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  • Writer's pictureBob McBurney

Sandford Taylor

55 years ago I worked with an extraordinary Bradford photographer, who is now, quite properly, becoming famous.

Having just left the army, and intending to become a photographer, I was looking for studio accommodation in Bradford. Prior to National service, my family lived on North Park Road near Manningham Park. As a teenager, and in order to save the bus fare, I had walked along Manningham Lane many times on my way into town. I remembered that there had been two photographic studios, both in the Bellevue area; one of those studios was closed, which left the one studio which was called Sandford Taylor.

I decided to try my luck and, on the day in question, I stood outside the studio looking at the rather drab window display. Though I wasn’t impressed I remember thinking, if not here then where? I entered through the glazed front door into the reception area and stood in front of the long counter, not quite knowing what I might expect. I explained that though I was inexperienced and didn’t yet have any clients, I was looking for a place from where I might work as a photographer, though I probably didn’t have the money to pay rent!

Tony Walker, the proprietor, and his sister-in-law who ran the ‘shop’ listened to me politely. I suspect that she would have sent me packing; I remember the look of doubt on her face. He, on the other hand, thought carefully for a moment or two and then said words to the effect that the studio was old-fashioned, that some new ideas would be welcome and that there was a room that I could have. As he mentioned ‘changes’, his sister-in-law looked even more doubtful and, as she was in charge of reception and the shop, I soon learned that modernising was out of the question. I did try, once. Having been there a week or two, I wondered if we could do away with the very old velvet drapes and the artificial flowers, but this prompted such a flurry of dusting and muttering that I never suggested such a thing again.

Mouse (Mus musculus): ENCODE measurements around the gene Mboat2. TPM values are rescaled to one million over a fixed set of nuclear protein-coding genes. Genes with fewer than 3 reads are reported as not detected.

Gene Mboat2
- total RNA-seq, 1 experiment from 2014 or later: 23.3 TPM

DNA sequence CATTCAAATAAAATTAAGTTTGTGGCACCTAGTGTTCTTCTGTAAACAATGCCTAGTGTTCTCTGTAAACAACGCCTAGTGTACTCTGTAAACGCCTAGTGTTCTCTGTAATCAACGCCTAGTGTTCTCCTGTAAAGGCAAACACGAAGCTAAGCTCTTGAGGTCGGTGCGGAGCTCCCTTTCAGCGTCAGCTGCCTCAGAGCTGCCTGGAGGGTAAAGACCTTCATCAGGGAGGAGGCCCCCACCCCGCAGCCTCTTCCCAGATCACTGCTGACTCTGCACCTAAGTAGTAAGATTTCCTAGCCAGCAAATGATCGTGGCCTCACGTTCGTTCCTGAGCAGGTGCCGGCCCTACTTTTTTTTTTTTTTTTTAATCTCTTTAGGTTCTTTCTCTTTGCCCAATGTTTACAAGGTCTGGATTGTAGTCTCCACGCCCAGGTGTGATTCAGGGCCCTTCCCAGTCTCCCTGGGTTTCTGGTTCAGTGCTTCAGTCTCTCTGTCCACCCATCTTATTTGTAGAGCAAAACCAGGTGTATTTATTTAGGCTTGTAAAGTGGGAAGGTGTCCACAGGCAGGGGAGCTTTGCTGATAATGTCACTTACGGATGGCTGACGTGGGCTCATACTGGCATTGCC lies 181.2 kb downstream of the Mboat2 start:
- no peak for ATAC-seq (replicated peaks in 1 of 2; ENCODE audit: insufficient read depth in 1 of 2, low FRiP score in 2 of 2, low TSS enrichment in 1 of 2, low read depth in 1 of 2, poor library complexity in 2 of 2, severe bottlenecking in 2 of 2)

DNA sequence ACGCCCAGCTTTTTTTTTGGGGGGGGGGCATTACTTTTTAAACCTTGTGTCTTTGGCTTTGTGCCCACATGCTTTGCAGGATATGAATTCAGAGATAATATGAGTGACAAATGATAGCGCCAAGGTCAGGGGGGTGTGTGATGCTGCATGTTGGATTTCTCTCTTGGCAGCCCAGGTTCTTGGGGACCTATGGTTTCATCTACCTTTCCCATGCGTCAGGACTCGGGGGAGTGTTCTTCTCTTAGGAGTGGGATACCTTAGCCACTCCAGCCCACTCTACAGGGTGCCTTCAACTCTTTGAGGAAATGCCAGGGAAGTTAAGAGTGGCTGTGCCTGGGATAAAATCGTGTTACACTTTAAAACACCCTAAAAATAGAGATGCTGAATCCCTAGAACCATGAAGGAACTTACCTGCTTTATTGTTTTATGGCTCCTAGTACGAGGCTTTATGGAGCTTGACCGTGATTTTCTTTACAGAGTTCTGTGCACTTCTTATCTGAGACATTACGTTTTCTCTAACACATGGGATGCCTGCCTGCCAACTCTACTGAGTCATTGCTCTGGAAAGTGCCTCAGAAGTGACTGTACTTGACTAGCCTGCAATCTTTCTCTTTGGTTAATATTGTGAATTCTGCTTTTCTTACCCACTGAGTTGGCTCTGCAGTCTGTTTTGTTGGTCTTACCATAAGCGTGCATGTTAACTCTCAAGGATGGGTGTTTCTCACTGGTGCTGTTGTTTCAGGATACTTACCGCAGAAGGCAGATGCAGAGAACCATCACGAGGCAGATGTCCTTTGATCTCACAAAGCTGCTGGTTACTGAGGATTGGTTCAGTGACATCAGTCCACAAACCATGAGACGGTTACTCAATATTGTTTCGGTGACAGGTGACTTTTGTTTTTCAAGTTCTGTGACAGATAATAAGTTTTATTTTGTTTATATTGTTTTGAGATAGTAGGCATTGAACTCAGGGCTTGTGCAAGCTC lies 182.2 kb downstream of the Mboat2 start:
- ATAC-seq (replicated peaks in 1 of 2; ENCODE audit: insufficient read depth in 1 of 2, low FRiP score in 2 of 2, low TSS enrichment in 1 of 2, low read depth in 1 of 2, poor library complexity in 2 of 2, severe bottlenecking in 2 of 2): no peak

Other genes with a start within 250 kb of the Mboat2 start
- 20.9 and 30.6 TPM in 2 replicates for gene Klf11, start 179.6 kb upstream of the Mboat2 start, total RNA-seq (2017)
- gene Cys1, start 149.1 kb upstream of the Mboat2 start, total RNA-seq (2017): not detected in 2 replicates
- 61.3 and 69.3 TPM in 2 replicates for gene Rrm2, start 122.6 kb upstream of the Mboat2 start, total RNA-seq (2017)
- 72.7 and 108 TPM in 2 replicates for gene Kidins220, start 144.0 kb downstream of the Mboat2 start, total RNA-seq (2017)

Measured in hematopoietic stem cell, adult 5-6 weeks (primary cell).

I stayed with Tony Walker for some time. I learned a great deal from him, much of which I didn’t appreciate until many years later when I was running my own studio. Tony, (I call him that now, though at the time I would certainly have called him Mr Walker) was a wonderful photographic craftsman. He had established a reputation as a photographer who specialised in photographing the Asian community. His client base, though essentially Bradford and district, reached as far as Manchester. It is fair to say that amongst Asians, at that time, he was famous. Because of the name over the door, his clients always called him Mr Taylor

Tony photographed his Asian clients as they would like to be seen. Though he did some hand colouring most of his portraits were black and white. Understandably, like most people, his clients chose to be flattered. They preferred their skin colour to be creamy, without shadows, and their hair to be black without highlights.

I saw glass plate portraits from 10 years previously. These would have included some of the first Asian men to arrive in Bradford. Some of them were standing in front of the union flag, one was holding a facsimile 12 bore shotgun, one was saluting. Even 10 years later, during the months that I was there, all of his portraits were of men. I imagine that many of these pictures were sent back ‘home’. They must have created a picture of Bradford as being a wonderful place to be!